“Wayfaring Stranger” was the first song chosen for the album, after “You Love”. There was never any question that it would be a feature for Colby Dagwan Santos, whose unique voice and wonderful sense of ornamentation were a perfect fit for this plaintive old folk song from the early 19th century. The arrangement is in 4/4, rather than the original 3/4,  with a mix of strings, slide guitar, and old Fender amp vibrato. I had Emmylou Harris in my brain, the whole time we were recording it, even though the song sounds nothing like her version. Her inspiration gave us this, though, and we are incredibly grateful.

From the Inside, Out

“From the Inside, Out” is the first full-length album released by Mt. Hope Music, the catch-all for music published by our high school groups. Each of the songs were recorded at home, during the pandemic of 2020, and almost every one of the seniors in that year’s Vocal Ensemble took a turn out front, singing a solo. It’s a testament to these students and their hard work that this ended up being an eclectic, yet enjoyable, collection of music. The video for “You Love”, which was directed by Mark Bettencourt, was very popular in Rhode Island, and was used as the theme song for a fundraiser for the homeless and underprivileged, who were affected so terribly by COVID-19.
Read the blog for the behind-the-scenes story of the making of this album!

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The choral arrangement for “You Love” is available from JW Pepper and SheetMusicPlus.

Artwork by Colby Dagwan Santos
  1. You Love (Mt. Hope Vocal Ensemble)
  2. Wayfaring Stranger (Colby Dagwan Santos)
  3. Boy in the Gallery (Sam Lima)
  4. Sidewalks of New York (Georgia MacDougall)
  5. O Promise Me (Olivia Vezina)
  6. Give My Regards to Broadway (Jenna Goulart)
  7. Skye Boat Song (Nicole Black)
  8. Senior Year (Jenna Goulart)
  9. A135 (Produced by Chip Guerriero)
  10. Just Us (Produced by Rob DaCosta)
  11. You Love – A Cappella (Mt. Hope Vocal Ensemble)

Drums – Jacob Lauria
Clarinet on “Boy in the Gallery” – Nicole Contente
Sax on “Give My Regards to Broadway” – Logan Lemay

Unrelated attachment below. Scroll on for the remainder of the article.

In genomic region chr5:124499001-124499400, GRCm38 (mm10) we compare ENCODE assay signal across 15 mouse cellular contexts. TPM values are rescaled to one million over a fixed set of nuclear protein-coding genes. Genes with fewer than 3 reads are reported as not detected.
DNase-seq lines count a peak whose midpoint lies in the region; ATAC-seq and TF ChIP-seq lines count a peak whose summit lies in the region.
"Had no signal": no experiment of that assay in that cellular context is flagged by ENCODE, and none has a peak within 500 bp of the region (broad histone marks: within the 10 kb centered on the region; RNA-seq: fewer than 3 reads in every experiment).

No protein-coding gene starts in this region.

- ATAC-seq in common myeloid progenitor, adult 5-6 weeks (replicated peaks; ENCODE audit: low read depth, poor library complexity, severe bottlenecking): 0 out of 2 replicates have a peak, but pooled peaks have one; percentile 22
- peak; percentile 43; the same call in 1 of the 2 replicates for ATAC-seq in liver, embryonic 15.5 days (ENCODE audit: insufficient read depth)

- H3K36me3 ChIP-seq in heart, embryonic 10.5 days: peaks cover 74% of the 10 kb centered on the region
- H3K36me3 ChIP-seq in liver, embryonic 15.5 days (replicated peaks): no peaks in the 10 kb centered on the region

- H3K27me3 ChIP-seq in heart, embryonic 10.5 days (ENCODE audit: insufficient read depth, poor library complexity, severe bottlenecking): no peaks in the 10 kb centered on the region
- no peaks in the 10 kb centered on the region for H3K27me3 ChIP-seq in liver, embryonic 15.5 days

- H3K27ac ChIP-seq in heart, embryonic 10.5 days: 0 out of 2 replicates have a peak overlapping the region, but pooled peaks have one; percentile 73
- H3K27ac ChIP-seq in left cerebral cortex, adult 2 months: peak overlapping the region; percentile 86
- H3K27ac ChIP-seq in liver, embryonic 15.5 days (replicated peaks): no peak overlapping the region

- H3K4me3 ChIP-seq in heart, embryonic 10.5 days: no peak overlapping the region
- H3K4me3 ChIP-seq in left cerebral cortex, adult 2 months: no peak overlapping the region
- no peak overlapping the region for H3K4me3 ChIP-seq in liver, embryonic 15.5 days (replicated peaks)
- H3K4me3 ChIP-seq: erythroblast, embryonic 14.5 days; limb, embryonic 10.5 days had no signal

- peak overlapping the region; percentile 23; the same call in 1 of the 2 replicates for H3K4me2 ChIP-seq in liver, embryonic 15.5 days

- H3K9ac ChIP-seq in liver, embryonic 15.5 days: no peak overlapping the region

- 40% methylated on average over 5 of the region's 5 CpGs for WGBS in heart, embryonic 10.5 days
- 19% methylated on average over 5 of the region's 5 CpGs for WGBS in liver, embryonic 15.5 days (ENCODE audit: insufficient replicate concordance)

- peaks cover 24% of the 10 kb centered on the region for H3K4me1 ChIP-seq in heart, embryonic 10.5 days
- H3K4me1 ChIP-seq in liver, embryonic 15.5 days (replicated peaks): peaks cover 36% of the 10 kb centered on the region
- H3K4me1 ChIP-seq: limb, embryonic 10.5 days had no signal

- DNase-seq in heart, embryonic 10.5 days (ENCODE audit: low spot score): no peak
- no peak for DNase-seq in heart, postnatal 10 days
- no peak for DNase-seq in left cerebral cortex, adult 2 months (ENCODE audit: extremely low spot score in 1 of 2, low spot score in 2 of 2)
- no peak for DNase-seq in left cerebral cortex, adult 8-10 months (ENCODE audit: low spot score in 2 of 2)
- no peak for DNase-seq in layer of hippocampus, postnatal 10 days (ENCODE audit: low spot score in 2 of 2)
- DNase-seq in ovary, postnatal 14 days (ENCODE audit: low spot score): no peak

“You Love” copyright © 2020 David J. Lauria (BMI)
“Senior Year” copyright © 2020 Jenna Goulart
“A135” copyright © 2020 David J. Lauria (BMI)/Chip Guerriero
“Just Us” copyright © 2020 Robert DaCosta

You Love

I started “You Love” about three years ago, as a lyric-writing exercise. I do these a lot, because writing lyrics is a never-ending struggle to fill a bucket with a hole in it. If I can occupy my mind with arbitrary rules about rhyme structure, then I don’t spend as much time wondering what in the world to write in the first place. Also, I thought it would be fun to write something in second person, like “Captain Jack” or “Kid Charlemagne”, except about love and hope and not, y’know, junkies. It took a while to finish, and then sat in a note on my iPad for even longer. Eventually, I was looking for something to use as my next choral piece, so I wrote the arrangement over the summer, and taught it to Vocal Ensemble soon after our winter concert. We were on track to perform this new piece at the RIMEA Choral Festival in March, and then the world went into lockdown. 
We would have recorded it anyway, but once COVID-19 took over, we couldn’t even use our meager recording facilities at the school. So each student sang their part into a phone, while listening to the backing track with earplugs, and we began the INCREDIBLY TEDIOUS task of manually assembling a chorus. I’d guess that each track took at least an hour and a half of cleanup before it was in decent-enough shape to add to the project. Then the real fun started, with lining up entrances, fixing timing and tuning, and just generally being obsessive. The audio for this three-minute song probably took eighty hours of work. I’m not complaining, though; we got something special, and it sounds like what they sound like when they sing together, which is to say, fantastic.